Over the last 31 years, the Rhode Island Public Transit Authority (RIPTA) has come to the public 28 times to tell us of the need to either cut service or raise fares, sometimes both. Last summer RIPTA proposed a 10% service reduction in the face of a 4.6 million dollar deficit. While RIPTA has been able to forestall such drastic cuts by finding internal efficiencies, negotiating with the Amalgamated Transit Union, and carrying forward a deficit of 1.7 million dollars into next year, nothing has yet been done to fix the source of RIPTA’s financing problems.
In fact, the projected deficit for 2013 is 8 million dollars, a significant deterioration in the authority’s finances.
The problem is that RIPTA derives the majority of its operating budget from proceeds of the gas tax, and the yield per penny of the gas tax continues to be in perennial decline as fuel prices increase and people drive less or buy more fuel-efficient vehicles. Of course, the sky rocketing fuel prices also put upward pressure on the operating budget, so RIPTA gets squeezed on both ends just as demand for public transit is highest.
Unsurprisingly, public transit advocates have long been trying to push legislative reform to either supplement the gas tax or switch to a different financing mechanism so that RIPTA can preserve and even expand service to meet growing demand. These efforts have not been rewarded, but there are reasons to believe 2012 will be the year that public transportation finally gets the support it needs. What makes this year different?
1. With leadership from new board chairperson Warwick Mayor Scott Avedisian, RIPTA management and labor have put aside their differences and are putting forth a united effort to secure more funding. The Board of Directors unanimously endorsed the Public Transit Investment Act at their last meeting, and Avedisian, RIPTA CEO Charles Odimgbe, and ATU local 618 President Paul “Fuzzy” Harrington have all been on message at the Statehouse. These circumstances stand in stark contrast to last year when RIPTA was noticeably absent on Smith Hill until the very end of the legislative session, and even then seemed unsure of what it was asking for.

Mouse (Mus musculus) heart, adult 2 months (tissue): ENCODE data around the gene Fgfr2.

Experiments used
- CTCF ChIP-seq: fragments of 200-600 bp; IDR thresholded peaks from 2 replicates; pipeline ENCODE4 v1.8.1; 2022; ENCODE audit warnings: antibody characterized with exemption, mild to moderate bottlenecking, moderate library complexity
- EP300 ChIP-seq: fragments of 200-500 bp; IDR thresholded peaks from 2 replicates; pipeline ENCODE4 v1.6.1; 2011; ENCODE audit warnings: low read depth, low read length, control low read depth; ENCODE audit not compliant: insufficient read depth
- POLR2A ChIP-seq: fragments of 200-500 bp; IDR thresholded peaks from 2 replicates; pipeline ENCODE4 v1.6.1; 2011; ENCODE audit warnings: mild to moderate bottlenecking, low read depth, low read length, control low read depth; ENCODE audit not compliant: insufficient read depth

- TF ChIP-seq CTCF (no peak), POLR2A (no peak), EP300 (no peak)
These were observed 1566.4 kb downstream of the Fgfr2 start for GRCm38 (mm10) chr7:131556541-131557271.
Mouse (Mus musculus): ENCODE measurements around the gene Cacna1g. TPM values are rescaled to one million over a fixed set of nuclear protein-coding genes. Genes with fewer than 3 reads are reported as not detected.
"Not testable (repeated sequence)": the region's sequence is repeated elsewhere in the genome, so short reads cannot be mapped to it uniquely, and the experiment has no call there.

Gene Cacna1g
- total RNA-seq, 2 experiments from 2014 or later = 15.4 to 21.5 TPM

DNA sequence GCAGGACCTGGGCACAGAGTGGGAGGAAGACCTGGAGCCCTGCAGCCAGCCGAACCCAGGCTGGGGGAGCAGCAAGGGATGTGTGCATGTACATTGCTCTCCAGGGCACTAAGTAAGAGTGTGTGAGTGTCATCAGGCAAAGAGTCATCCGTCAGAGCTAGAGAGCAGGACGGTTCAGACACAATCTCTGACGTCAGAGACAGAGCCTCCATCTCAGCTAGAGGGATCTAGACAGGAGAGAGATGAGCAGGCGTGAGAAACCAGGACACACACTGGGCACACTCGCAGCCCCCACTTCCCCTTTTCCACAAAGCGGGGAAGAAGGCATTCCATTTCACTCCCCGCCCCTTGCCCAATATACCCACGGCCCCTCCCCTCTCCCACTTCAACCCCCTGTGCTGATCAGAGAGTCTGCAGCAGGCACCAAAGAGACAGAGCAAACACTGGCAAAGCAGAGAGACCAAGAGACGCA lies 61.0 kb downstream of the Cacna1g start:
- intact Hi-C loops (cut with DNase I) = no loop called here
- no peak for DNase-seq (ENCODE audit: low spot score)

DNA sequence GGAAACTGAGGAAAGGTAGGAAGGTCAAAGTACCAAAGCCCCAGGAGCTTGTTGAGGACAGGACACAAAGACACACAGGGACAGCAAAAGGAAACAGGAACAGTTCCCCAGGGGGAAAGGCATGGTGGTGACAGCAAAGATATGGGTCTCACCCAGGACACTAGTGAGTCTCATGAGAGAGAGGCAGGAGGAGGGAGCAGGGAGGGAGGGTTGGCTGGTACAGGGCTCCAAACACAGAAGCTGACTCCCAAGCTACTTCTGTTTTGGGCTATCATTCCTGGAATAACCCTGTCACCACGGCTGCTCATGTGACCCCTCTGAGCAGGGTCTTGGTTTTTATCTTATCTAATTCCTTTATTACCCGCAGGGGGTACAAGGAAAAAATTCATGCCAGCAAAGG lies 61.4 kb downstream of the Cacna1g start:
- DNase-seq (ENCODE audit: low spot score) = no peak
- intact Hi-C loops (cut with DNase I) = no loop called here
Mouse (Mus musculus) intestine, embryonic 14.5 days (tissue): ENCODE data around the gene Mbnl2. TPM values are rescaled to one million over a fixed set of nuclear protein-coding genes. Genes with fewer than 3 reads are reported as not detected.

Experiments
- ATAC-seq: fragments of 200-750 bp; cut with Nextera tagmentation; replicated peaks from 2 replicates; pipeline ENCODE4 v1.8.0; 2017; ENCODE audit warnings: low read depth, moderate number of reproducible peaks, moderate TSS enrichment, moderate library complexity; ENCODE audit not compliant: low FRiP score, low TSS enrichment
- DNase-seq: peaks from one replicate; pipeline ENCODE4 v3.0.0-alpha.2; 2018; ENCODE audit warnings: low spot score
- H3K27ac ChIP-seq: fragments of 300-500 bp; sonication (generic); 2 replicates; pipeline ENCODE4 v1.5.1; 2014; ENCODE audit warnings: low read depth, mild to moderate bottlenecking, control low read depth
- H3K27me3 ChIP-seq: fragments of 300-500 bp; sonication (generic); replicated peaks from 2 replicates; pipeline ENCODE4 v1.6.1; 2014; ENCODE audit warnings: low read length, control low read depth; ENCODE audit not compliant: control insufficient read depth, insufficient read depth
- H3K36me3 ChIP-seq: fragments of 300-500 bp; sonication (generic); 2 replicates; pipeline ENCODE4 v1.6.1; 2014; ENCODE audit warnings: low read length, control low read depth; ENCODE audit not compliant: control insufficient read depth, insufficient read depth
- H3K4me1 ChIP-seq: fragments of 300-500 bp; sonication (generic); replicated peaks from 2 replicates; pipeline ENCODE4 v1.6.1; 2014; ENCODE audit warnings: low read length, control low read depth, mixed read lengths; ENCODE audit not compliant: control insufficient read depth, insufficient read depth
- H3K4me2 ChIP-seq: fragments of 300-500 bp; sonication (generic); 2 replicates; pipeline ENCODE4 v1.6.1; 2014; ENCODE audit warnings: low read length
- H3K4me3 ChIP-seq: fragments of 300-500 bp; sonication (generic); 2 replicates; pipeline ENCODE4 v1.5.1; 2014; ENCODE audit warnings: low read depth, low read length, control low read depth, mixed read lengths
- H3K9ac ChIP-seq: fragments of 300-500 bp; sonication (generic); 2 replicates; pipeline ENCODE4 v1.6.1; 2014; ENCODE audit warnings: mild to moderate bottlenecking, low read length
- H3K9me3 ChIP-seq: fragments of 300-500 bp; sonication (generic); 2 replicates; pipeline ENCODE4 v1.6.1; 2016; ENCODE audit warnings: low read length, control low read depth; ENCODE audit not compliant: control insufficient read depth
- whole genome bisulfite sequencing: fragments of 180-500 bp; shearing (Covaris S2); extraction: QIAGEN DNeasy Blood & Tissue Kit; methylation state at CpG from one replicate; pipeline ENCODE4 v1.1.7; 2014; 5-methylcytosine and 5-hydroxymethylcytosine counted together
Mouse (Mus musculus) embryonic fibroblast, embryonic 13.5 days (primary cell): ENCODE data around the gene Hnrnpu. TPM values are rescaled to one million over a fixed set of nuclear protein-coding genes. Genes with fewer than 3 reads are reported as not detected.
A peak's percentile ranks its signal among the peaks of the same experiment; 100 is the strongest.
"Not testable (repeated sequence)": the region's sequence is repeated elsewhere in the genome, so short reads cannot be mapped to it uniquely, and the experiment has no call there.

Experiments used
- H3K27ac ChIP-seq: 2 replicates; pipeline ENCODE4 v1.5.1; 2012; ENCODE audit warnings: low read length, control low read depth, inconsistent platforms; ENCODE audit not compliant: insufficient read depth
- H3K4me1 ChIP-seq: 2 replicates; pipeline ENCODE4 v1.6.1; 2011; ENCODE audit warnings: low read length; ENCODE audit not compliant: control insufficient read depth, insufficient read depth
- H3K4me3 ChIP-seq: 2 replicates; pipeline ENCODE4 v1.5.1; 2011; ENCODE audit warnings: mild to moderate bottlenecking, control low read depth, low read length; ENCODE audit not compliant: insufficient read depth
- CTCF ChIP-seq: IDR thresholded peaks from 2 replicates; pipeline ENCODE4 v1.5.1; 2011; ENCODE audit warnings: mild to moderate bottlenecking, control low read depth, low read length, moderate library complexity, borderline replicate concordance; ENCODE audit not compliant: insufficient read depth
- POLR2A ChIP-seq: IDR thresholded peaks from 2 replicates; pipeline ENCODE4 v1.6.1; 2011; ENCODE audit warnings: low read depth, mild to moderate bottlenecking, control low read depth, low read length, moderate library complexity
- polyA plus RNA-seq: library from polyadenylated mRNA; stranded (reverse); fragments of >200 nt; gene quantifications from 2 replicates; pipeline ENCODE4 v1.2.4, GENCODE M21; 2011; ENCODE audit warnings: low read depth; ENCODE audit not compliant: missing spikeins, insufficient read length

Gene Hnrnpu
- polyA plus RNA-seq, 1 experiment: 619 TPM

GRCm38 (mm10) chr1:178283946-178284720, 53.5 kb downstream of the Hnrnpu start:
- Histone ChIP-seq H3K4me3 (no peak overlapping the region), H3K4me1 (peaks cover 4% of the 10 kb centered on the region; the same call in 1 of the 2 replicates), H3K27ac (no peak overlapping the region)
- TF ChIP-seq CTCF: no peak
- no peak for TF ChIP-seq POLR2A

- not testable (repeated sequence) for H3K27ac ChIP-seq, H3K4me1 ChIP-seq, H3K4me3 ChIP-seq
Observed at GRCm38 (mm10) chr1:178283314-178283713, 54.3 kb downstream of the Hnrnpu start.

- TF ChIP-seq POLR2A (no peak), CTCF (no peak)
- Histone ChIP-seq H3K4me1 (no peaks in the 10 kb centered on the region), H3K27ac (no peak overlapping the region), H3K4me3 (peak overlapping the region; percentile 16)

2. For the first time, Rhode Island’s public transit riders have organized to advocate on their own behalf. RIPTA Riders, a grassroots group of more than 600 members that largely coalesced last summer during the service cut public hearing process, has brought an astounding amount of pressure to bear on state policy makers. The Save RIPTA petition that the group started now has more than 5000 names on it, including 28 members of the House. You can see and hear more about the RIPTA Riders story here.
3. Urgency. Staring at a minimum of a 9.7 million dollar deficit, the problem can no longer be avoided. If public transit does not get additional funding this session, there will be service cuts of at least 20% in the fall. Such cuts would be a serious blow to the fragile economy of the state, particularly with gas prices as high as they are. More than ever, Rhode Islanders need affordable and convenient access to transportation.
With RIPTA Riders, the traditional coalition of transit advocates, and RIPTA itself all pulling in the same direction at the right time, transit financing reform is finally getting serious attention. You can get on this bus, too. Please take a second to click on the petition link above and put your name on it, and once you’ve done that please also send your State Rep a letter asking them to support the Public Transit Investment Act.